View Full Version : Depth Question With Color

06-23-2002, 11:25 AM
In order to show depth with color is the object nearest the eye the brighter, or hotter color, and the object furthest from the eye the duller, or cooler color? Or is it the other way around?

06-23-2002, 03:02 PM
Jay, it sounds like you're asking about aerial perspective (it's what causes mountains to look purple or blue as they recede in the distance, for example).

Yes...usually, an object will be cooler (bluer) off in the distance, and get warmer (or more precisely, closer to its true color) as it comes closer.

The farthest objects show little contrast in value, while as they get closer, the darks get darker and the lights get lighter.

This is a very general rule, applying to the same object, under the same lighting conditions.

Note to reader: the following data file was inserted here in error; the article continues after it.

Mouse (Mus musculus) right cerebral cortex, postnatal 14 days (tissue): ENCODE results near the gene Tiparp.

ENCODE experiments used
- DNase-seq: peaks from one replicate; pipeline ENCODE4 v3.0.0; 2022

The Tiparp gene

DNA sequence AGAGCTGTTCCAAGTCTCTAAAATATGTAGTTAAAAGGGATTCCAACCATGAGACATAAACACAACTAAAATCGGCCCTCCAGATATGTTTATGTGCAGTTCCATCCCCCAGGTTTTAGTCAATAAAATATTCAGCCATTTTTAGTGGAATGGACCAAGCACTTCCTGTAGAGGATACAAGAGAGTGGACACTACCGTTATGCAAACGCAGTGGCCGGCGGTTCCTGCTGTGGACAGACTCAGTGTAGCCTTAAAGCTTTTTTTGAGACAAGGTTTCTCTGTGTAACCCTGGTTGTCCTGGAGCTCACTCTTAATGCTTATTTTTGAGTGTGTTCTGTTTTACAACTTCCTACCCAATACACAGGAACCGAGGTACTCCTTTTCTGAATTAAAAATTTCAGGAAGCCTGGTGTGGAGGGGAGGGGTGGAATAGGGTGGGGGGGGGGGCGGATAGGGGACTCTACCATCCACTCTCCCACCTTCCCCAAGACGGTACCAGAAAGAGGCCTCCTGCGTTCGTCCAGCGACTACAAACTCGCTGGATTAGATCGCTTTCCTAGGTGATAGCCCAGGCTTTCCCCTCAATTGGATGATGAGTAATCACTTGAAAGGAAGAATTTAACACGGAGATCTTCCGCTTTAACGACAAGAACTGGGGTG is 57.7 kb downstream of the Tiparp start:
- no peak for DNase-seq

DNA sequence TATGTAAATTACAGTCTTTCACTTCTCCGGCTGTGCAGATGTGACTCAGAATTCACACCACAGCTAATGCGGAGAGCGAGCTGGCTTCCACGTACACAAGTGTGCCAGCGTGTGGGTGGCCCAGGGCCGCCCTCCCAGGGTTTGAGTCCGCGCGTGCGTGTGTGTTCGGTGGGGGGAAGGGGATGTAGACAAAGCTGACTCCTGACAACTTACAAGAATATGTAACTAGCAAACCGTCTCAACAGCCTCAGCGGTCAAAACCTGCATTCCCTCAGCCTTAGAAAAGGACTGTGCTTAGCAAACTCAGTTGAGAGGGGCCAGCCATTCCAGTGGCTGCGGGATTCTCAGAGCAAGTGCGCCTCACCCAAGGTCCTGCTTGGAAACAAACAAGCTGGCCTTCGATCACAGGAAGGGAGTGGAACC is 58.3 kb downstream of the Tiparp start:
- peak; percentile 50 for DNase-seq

If, for example, the farther object is in full sun, and the same object closer by is in shadow, the farther object might well be warmer.

An easier way to think about this is to just think that the farther away an object is, the closer its color becomes to the sky color behind it. That's a vast oversimplification, but it's a good starting point.

Wow...a WLS host. I live in Ottawa, Canada and I sometimes listen to WLS at night when reception allows.

06-23-2002, 05:16 PM
OK, thanks. So if you had two panes, or squares, and they were side by side or one overlapping the other, the one on top would be lighter, right?

P.S. I worked at night on WLS for years. First 10am to 2am, that was about six years ago, then 6pm to 9pm. They just moved me to 9am to 11am, and back again at 6pm to 7pm. You should be able to hear us when winter comes again. If you can real audio we stream at our web site!